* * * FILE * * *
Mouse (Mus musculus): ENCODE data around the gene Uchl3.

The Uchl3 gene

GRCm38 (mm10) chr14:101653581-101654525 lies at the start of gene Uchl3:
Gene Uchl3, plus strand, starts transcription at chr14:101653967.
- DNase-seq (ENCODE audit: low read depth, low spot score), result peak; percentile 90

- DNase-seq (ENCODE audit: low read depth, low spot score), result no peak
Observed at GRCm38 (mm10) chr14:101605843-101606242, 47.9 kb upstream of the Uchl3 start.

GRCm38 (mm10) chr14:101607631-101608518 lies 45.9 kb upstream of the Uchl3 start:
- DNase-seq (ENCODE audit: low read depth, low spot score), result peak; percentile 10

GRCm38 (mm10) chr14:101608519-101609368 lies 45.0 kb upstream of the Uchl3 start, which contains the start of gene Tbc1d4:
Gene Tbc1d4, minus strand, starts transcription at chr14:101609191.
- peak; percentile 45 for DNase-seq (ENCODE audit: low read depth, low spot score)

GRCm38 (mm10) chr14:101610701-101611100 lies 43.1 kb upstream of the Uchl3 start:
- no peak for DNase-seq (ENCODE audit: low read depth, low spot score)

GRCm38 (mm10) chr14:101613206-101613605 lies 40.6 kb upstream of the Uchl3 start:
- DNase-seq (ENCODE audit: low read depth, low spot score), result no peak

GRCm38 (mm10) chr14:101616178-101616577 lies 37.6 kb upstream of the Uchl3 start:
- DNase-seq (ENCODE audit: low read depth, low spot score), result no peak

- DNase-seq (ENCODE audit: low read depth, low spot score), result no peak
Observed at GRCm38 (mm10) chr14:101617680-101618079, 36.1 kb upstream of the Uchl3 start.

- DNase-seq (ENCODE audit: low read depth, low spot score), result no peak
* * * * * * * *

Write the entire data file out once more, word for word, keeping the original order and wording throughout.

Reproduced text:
Mouse (Mus musculus): ENCODE data around the gene Uchl3.

The Uchl3 gene

GRCm38 (mm10) chr14:101653581-101654525 lies at the start of gene Uchl3:
Gene Uchl3, plus strand, starts transcription at chr14:101653967.
- DNase-seq (ENCODE audit: low read depth, low spot score), result peak; percentile 90

- DNase-seq (ENCODE audit: low read depth, low spot score), result no peak
Observed at GRCm38 (mm10) chr14:101605843-101606242, 47.9 kb upstream of the Uchl3 start.

GRCm38 (mm10) chr14:101607631-101608518 lies 45.9 kb upstream of the Uchl3 start:
- DNase-seq (ENCODE audit: low read depth, low spot score), result peak; percentile 10

GRCm38 (mm10) chr14:101608519-101609368 lies 45.0 kb upstream of the Uchl3 start, which contains the start of gene Tbc1d4:
Gene Tbc1d4, minus strand, starts transcription at chr14:101609191.
- peak; percentile 45 for DNase-seq (ENCODE audit: low read depth, low spot score)

GRCm38 (mm10) chr14:101610701-101611100 lies 43.1 kb upstream of the Uchl3 start:
- no peak for DNase-seq (ENCODE audit: low read depth, low spot score)

GRCm38 (mm10) chr14:101613206-101613605 lies 40.6 kb upstream of the Uchl3 start:
- DNase-seq (ENCODE audit: low read depth, low spot score), result no peak

GRCm38 (mm10) chr14:101616178-101616577 lies 37.6 kb upstream of the Uchl3 start:
- DNase-seq (ENCODE audit: low read depth, low spot score), result no peak

- DNase-seq (ENCODE audit: low read depth, low spot score), result no peak
Observed at GRCm38 (mm10) chr14:101617680-101618079, 36.1 kb upstream of the Uchl3 start.

- DNase-seq (ENCODE audit: low read depth, low spot score), result no peak